Today I want to show you an unlikely passage that gloriously, yet not obviously (at first), displays the gospel of grace and how it overwhelms and overcomes your past. We know, or should by now, that the entire Bible is God’s story — it’s his “story of grace” that’s being told and we’re just the filthy participants in it. Every page whispers the name of Jesus and points to what he would do, has now done, and is continually doing. Yes, even all those tedious genealogies in Genesis and 1 Chronicles and Matthew’s Gospel, and so forth, are grand platforms for God’s grace to claim center-stage. Likewise, another unsung gospel-passage that doesn’t look like it at the outset is Acts 13:1–3:
Now there were in the church at Antioch prophets and teachers, Barnabas, Simeon who was called Niger, Lucius of Cyrene, Manaen a lifelong friend of Herod the tetrarch, and Saul. While they were worshiping the Lord and fasting, the Holy Spirit said, “Set apart for me Barnabas and Saul for the work to which I have called them.” Then after fasting and praying they laid their hands on them and sent them off.
What in the world does this passage have to do with the gospel of Jesus’s free grace? Glad you asked!
Grace in relationships.
These verse clearly show the power of the gospel to overcome your past! Just look who was in that room together: Barnabas, Simeon, Lucius, Manaen, and Saul (that is, Paul), the leaders of the church at Antioch, the central hub of operations for Christianity in the first century. The fact that these guys could even be fellowshipping with one another is evidence to the enormous power of the gospel of grace in our relationships.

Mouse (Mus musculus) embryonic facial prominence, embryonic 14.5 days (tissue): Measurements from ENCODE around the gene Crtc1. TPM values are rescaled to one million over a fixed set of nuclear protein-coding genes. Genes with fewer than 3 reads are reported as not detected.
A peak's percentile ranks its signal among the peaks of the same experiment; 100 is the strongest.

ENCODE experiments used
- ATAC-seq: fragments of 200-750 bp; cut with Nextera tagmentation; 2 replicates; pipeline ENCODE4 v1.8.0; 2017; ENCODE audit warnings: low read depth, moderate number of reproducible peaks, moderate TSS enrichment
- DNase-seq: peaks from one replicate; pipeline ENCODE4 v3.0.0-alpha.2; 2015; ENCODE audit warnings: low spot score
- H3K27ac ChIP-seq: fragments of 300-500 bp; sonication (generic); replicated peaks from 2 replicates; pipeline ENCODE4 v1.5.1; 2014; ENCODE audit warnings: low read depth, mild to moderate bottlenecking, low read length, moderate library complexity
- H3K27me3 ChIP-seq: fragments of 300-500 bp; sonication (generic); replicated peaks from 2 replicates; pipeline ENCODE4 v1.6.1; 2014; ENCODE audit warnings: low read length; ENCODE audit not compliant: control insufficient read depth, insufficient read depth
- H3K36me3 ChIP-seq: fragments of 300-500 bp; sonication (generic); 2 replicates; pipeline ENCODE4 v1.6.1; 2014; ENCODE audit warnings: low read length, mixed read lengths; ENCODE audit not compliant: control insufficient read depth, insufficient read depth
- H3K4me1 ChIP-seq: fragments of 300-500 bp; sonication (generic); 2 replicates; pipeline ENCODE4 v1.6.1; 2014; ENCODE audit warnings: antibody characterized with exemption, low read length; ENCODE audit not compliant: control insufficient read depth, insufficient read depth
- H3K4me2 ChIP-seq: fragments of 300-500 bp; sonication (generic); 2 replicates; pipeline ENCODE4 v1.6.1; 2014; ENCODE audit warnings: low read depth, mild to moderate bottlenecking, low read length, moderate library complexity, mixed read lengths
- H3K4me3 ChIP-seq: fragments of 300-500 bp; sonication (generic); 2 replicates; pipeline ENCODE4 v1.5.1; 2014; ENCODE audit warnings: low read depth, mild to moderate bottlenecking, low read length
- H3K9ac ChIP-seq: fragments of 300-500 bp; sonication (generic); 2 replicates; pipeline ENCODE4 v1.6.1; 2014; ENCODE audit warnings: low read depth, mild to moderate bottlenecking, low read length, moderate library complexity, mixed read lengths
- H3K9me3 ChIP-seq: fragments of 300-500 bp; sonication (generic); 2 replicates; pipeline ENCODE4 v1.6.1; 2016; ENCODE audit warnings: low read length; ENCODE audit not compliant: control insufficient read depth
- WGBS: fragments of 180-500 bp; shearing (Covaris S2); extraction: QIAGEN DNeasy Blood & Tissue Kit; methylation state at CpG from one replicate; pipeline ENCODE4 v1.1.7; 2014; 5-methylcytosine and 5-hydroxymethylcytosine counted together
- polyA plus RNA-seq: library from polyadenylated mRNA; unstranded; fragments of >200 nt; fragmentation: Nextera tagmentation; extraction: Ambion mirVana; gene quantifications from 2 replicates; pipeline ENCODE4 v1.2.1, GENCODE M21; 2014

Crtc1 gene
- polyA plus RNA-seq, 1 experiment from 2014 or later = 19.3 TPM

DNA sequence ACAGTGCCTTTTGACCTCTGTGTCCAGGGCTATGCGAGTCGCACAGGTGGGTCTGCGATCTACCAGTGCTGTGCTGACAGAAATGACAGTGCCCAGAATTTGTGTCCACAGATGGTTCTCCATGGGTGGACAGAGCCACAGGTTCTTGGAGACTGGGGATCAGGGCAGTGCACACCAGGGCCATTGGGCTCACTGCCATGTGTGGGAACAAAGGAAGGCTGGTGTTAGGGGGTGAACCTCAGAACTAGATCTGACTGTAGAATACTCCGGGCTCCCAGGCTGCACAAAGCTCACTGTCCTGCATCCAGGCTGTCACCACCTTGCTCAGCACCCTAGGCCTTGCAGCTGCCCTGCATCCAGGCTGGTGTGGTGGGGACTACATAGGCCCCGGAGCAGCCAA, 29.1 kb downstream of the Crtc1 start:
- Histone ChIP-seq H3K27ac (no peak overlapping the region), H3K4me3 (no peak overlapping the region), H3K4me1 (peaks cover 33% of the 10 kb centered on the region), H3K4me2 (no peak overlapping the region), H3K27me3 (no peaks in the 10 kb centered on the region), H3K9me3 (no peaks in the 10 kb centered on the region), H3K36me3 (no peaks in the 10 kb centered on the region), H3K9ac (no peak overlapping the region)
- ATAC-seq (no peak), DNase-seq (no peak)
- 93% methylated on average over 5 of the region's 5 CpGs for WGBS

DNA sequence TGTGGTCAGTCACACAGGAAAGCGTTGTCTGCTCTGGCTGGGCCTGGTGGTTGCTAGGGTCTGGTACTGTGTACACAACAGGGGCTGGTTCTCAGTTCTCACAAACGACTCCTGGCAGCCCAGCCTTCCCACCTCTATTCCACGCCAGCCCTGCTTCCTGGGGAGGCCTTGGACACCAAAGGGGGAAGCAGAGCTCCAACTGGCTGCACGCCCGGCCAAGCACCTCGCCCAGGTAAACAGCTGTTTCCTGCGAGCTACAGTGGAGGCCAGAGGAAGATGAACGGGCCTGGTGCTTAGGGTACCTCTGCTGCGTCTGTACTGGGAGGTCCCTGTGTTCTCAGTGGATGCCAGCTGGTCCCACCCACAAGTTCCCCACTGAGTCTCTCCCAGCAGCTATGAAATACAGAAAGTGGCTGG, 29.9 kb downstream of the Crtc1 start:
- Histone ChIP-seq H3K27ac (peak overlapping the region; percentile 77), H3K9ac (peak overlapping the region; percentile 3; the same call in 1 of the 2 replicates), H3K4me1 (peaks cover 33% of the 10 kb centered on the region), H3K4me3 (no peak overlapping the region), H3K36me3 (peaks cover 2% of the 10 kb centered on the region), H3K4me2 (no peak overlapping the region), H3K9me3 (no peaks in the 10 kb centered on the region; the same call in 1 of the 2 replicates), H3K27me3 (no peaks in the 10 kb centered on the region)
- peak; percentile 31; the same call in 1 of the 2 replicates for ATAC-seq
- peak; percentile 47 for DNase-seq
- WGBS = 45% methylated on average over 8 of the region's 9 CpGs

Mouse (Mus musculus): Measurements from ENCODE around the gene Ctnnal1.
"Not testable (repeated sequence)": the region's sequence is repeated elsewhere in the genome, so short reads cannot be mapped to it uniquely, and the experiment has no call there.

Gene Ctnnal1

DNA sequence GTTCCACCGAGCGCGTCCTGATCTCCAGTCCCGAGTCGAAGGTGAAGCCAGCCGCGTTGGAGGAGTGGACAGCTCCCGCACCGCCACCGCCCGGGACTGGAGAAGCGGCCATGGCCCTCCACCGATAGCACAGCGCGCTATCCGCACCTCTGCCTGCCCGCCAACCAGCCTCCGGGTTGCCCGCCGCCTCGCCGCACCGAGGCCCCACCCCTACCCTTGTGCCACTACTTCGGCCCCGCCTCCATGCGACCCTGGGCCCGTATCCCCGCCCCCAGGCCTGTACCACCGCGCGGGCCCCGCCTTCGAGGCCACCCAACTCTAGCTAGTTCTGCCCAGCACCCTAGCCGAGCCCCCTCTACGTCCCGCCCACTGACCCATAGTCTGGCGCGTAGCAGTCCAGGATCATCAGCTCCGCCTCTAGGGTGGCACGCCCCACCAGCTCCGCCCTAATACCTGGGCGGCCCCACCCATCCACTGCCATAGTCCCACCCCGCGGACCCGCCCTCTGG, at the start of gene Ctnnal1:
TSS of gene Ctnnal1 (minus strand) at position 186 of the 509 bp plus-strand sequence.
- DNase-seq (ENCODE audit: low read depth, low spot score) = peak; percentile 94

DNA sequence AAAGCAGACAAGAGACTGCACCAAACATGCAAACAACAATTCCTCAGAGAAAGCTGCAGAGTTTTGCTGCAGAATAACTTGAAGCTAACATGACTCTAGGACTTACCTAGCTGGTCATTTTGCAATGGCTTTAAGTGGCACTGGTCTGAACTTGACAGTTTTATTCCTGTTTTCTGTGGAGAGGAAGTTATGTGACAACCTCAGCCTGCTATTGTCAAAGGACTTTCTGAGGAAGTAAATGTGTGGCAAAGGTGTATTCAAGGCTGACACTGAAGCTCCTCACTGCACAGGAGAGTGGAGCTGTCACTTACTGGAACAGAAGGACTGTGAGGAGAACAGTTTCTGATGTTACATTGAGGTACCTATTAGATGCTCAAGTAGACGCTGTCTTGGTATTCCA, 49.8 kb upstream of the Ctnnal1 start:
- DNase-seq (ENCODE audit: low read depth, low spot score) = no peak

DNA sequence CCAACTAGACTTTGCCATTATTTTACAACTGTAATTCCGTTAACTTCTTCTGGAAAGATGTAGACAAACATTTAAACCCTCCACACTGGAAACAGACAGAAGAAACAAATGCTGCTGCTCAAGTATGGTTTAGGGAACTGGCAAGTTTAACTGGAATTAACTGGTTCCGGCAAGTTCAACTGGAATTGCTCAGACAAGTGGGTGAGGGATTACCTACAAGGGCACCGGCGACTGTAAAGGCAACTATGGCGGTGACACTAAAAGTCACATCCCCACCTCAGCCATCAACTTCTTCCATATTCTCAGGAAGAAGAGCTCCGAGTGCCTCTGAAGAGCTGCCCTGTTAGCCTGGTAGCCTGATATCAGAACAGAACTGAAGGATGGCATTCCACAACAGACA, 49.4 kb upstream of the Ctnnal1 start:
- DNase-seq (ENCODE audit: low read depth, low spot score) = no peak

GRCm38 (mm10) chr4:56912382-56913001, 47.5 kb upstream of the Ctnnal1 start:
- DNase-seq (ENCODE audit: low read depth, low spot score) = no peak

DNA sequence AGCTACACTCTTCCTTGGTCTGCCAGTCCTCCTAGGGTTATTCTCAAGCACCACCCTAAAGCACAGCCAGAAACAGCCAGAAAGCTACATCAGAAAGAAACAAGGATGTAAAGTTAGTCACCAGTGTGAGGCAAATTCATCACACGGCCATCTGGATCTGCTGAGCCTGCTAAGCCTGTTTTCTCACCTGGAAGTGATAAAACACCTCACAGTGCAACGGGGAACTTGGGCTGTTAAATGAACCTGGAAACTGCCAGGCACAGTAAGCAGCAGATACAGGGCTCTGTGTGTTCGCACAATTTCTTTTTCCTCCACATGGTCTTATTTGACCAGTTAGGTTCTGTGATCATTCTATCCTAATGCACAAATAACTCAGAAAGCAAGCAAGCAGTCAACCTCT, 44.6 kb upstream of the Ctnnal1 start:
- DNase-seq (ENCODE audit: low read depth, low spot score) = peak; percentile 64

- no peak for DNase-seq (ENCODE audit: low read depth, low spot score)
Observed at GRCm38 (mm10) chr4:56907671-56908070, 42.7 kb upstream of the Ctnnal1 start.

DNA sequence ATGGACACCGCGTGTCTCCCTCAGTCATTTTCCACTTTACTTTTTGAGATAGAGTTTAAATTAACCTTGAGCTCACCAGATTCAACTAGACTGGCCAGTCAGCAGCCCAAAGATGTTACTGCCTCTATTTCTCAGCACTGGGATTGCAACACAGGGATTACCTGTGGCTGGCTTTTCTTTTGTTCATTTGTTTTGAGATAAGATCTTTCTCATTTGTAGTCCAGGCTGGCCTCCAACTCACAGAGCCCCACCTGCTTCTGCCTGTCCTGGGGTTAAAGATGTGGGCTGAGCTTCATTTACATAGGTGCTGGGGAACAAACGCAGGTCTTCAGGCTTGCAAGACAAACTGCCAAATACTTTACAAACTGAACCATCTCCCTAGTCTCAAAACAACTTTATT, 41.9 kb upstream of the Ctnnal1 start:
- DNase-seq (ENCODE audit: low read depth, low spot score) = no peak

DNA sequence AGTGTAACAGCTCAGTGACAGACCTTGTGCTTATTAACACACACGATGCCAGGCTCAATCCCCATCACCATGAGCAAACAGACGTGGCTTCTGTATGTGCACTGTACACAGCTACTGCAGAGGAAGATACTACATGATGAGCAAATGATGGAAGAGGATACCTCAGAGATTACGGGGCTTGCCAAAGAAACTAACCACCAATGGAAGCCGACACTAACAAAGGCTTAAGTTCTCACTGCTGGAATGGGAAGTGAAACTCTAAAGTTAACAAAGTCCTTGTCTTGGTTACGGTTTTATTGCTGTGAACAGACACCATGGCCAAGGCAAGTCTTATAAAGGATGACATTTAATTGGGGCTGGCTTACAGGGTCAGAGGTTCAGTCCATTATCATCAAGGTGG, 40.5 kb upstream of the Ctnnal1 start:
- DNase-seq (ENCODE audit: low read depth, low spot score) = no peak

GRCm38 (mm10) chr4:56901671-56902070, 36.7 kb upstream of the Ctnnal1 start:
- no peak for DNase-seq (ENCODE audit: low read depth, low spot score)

First, we have Barnabas, whom we first meet in Acts 4:36–37. He’s been seriously moved by the gospel and has yielded everything for its cause. He’s genuine about serving, and we know he’s legit because of the account that follows (the deceit of Ananias and Sapphira, Acts 5:1–11). We further know he’s serious about working for Jesus and the sake of the gospel because the apostles rename him, from Joseph to Barnabas, which means “son of encouragement,” or, “the one who encourages.” He was an infections man that possessed the ability to encourage those around him that were downhearted.
Next, there’s Saul. We’re get our first glimpse of Saul in Acts 7:58 at the horrendous scene of Stephen’s stoning. Saul approved and agreed that the killing of Stephen was good. (Acts 8:1) What marvelous fact this is! That the same man would go on to write the great majority of your New Testament is the same man that, here, watches and approves of the murdering of Stephen by a mob hurling rocks. And, what’s more, there couldn’t possibly be two greater opposites — one, Barnabas, who sells all to build the church; the other, Saul, who does all to destroy the church. “Saul was ravaging the church, and entering house after house, he dragged off men and women and committed them to prison.” (Acts 8:3) It’s only through the gospel of transforming, rescuing, empowering, and delivering grace that we get from here to “set apart for me Barnabas and Saul for the work to which I have called them.” (Acts 13:2) “The gospel,” says Matt Chandler, “reconciles people who you would think there’s no way they could ever be reconciled.”